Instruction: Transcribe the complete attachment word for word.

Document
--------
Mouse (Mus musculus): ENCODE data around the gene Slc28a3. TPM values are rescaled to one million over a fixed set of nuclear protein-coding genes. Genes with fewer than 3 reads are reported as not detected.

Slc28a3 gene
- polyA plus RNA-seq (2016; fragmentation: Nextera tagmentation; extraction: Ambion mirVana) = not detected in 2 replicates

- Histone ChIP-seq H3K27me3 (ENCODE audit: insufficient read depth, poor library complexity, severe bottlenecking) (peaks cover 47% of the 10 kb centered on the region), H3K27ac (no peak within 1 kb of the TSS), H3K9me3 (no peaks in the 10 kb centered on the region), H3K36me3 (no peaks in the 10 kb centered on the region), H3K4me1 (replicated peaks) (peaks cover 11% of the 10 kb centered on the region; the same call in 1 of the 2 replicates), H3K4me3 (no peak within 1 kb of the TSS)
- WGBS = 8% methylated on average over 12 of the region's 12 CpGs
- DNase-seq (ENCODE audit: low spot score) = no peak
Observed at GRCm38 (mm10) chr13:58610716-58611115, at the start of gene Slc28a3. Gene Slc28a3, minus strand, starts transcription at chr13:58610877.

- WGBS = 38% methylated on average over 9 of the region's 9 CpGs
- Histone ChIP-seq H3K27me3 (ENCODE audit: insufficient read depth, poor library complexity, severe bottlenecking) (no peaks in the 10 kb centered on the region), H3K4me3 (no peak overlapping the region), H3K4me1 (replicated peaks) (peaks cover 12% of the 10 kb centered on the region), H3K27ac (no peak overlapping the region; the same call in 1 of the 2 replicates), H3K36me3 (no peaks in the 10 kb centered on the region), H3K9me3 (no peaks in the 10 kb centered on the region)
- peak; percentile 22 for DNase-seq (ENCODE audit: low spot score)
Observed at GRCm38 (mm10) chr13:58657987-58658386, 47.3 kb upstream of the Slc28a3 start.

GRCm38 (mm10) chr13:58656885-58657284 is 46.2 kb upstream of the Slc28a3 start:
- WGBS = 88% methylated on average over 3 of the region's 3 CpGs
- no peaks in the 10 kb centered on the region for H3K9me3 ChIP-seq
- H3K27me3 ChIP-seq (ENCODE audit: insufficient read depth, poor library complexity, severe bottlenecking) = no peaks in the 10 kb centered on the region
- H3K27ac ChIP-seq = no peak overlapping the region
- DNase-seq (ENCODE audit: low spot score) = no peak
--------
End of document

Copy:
Mouse (Mus musculus): ENCODE data around the gene Slc28a3. TPM values are rescaled to one million over a fixed set of nuclear protein-coding genes. Genes with fewer than 3 reads are reported as not detected.

Slc28a3 gene
- polyA plus RNA-seq (2016; fragmentation: Nextera tagmentation; extraction: Ambion mirVana) = not detected in 2 replicates

- Histone ChIP-seq H3K27me3 (ENCODE audit: insufficient read depth, poor library complexity, severe bottlenecking) (peaks cover 47% of the 10 kb centered on the region), H3K27ac (no peak within 1 kb of the TSS), H3K9me3 (no peaks in the 10 kb centered on the region), H3K36me3 (no peaks in the 10 kb centered on the region), H3K4me1 (replicated peaks) (peaks cover 11% of the 10 kb centered on the region; the same call in 1 of the 2 replicates), H3K4me3 (no peak within 1 kb of the TSS)
- WGBS = 8% methylated on average over 12 of the region's 12 CpGs
- DNase-seq (ENCODE audit: low spot score) = no peak
Observed at GRCm38 (mm10) chr13:58610716-58611115, at the start of gene Slc28a3. Gene Slc28a3, minus strand, starts transcription at chr13:58610877.

- WGBS = 38% methylated on average over 9 of the region's 9 CpGs
- Histone ChIP-seq H3K27me3 (ENCODE audit: insufficient read depth, poor library complexity, severe bottlenecking) (no peaks in the 10 kb centered on the region), H3K4me3 (no peak overlapping the region), H3K4me1 (replicated peaks) (peaks cover 12% of the 10 kb centered on the region), H3K27ac (no peak overlapping the region; the same call in 1 of the 2 replicates), H3K36me3 (no peaks in the 10 kb centered on the region), H3K9me3 (no peaks in the 10 kb centered on the region)
- peak; percentile 22 for DNase-seq (ENCODE audit: low spot score)
Observed at GRCm38 (mm10) chr13:58657987-58658386, 47.3 kb upstream of the Slc28a3 start.

GRCm38 (mm10) chr13:58656885-58657284 is 46.2 kb upstream of the Slc28a3 start:
- WGBS = 88% methylated on average over 3 of the region's 3 CpGs
- no peaks in the 10 kb centered on the region for H3K9me3 ChIP-seq
- H3K27me3 ChIP-seq (ENCODE audit: insufficient read depth, poor library complexity, severe bottlenecking) = no peaks in the 10 kb centered on the region
- H3K27ac ChIP-seq = no peak overlapping the region
- DNase-seq (ENCODE audit: low spot score) = no peak